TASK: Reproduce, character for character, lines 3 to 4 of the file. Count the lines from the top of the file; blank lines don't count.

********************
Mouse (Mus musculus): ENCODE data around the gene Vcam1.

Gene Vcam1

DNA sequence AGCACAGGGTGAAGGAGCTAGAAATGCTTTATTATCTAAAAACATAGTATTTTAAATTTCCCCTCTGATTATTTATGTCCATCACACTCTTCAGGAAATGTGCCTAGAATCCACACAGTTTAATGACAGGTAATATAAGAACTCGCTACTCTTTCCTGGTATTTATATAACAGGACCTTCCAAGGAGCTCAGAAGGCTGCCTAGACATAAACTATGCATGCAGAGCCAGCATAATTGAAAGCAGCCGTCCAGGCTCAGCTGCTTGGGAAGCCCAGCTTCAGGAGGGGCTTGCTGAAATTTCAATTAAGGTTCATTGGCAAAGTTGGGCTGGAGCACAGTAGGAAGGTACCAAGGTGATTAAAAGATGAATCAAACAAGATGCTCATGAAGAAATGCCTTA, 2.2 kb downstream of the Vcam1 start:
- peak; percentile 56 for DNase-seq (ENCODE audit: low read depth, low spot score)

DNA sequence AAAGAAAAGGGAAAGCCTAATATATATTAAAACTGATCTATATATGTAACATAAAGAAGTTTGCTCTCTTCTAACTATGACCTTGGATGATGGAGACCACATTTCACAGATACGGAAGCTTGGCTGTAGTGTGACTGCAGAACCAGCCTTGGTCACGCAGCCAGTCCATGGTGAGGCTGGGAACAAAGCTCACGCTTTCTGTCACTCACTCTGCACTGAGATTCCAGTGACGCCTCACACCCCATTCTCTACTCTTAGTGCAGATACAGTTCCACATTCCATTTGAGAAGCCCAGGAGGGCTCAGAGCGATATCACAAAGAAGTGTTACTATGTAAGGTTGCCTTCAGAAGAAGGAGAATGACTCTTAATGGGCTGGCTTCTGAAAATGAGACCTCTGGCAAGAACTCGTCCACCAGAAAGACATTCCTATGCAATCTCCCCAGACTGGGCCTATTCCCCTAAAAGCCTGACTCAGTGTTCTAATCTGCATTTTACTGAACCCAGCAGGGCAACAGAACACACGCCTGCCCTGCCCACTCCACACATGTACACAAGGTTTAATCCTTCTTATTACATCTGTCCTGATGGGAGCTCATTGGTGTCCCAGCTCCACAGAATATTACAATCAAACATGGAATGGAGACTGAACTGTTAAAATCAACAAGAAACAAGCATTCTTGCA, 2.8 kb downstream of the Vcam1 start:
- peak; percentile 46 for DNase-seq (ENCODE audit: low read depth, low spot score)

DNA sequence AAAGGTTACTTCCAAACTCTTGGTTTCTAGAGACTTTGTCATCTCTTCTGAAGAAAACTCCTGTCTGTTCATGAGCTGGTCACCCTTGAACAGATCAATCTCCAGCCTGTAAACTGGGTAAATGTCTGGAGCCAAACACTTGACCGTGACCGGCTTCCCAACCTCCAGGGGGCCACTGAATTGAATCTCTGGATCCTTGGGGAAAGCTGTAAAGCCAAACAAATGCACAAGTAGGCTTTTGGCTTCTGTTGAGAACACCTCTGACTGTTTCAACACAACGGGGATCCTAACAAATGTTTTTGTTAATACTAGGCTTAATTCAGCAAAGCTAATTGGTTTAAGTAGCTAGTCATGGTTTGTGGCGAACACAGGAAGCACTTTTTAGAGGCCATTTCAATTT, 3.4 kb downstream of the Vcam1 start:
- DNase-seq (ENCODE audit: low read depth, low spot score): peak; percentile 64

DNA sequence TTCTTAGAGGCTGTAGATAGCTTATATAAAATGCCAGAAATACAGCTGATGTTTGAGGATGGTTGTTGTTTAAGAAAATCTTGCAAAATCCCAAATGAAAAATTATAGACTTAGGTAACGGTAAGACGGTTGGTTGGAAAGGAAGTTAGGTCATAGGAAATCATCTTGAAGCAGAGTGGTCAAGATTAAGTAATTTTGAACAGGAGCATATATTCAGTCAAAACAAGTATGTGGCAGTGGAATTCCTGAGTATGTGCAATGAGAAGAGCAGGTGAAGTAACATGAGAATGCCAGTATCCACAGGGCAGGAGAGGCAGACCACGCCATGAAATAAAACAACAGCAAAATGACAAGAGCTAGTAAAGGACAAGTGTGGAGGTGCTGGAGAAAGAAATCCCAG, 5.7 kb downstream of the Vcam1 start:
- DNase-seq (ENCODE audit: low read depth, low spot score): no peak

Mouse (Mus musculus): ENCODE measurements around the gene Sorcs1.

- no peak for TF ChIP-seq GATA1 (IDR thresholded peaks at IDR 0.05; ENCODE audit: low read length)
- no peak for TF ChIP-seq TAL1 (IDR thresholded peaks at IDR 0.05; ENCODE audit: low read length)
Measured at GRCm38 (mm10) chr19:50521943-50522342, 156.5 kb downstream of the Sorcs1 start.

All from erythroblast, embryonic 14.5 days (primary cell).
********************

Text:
DNA sequence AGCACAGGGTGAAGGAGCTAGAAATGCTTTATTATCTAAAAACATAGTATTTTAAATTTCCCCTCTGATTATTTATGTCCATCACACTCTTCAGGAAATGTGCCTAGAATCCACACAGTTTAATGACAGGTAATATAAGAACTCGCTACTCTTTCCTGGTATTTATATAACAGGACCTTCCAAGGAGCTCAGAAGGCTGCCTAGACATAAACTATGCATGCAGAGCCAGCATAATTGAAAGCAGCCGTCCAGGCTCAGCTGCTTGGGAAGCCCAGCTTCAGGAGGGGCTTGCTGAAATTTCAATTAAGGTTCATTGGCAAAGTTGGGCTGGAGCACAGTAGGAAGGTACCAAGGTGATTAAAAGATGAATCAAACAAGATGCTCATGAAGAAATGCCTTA, 2.2 kb downstream of the Vcam1 start:
- peak; percentile 56 for DNase-seq (ENCODE audit: low read depth, low spot score)